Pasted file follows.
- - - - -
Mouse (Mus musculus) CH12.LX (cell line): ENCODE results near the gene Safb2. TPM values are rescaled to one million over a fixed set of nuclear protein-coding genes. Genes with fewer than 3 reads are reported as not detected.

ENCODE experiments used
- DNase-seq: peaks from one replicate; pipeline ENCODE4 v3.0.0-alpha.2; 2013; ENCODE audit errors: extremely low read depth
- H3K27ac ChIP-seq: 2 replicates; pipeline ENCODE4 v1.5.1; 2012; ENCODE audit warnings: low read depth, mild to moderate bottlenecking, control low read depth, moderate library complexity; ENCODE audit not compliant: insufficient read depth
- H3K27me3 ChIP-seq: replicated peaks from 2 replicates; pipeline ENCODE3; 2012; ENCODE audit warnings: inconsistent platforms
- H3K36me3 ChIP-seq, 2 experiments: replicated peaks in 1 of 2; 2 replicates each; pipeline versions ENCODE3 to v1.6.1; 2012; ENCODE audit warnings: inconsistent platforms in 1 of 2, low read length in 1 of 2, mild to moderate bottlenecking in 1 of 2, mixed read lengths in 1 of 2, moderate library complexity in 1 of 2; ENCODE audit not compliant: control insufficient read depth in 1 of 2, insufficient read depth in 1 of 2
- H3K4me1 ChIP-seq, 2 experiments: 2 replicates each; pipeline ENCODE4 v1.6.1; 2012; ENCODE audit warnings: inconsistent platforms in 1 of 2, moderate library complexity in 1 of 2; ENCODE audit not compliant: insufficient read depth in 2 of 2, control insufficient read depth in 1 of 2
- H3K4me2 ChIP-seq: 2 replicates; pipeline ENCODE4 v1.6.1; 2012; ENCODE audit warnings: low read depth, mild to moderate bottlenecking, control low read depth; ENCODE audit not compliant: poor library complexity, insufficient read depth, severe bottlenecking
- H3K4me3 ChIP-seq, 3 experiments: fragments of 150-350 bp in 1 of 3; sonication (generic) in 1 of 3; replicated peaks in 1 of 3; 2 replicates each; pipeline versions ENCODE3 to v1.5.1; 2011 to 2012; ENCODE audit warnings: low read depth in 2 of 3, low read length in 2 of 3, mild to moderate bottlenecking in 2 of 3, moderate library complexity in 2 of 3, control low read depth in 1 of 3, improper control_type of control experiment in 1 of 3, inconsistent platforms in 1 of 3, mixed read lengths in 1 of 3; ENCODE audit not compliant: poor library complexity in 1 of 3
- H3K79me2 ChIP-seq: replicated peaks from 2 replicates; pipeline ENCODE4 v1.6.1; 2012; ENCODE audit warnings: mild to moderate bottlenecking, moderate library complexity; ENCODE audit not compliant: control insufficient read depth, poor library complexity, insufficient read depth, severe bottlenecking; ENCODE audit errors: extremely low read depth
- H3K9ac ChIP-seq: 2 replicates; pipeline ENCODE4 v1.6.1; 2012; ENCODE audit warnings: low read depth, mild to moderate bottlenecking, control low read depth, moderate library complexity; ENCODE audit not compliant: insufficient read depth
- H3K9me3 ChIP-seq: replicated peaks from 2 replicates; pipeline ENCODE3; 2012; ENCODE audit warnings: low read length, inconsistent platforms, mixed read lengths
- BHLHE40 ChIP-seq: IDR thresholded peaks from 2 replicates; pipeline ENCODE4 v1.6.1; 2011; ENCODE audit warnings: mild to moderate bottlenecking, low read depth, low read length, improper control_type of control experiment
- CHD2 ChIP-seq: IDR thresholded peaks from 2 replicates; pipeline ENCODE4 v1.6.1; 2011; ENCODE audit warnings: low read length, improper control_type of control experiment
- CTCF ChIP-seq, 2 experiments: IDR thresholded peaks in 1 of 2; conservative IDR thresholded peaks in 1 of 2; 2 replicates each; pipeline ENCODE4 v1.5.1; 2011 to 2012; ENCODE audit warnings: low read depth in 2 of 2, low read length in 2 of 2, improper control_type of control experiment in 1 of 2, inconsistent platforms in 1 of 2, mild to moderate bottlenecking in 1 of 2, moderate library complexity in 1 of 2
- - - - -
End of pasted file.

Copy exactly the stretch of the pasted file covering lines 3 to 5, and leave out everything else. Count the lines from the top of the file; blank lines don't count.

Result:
- DNase-seq: peaks from one replicate; pipeline ENCODE4 v3.0.0-alpha.2; 2013; ENCODE audit errors: extremely low read depth
- H3K27ac ChIP-seq: 2 replicates; pipeline ENCODE4 v1.5.1; 2012; ENCODE audit warnings: low read depth, mild to moderate bottlenecking, control low read depth, moderate library complexity; ENCODE audit not compliant: insufficient read depth
- H3K27me3 ChIP-seq: replicated peaks from 2 replicates; pipeline ENCODE3; 2012; ENCODE audit warnings: inconsistent platforms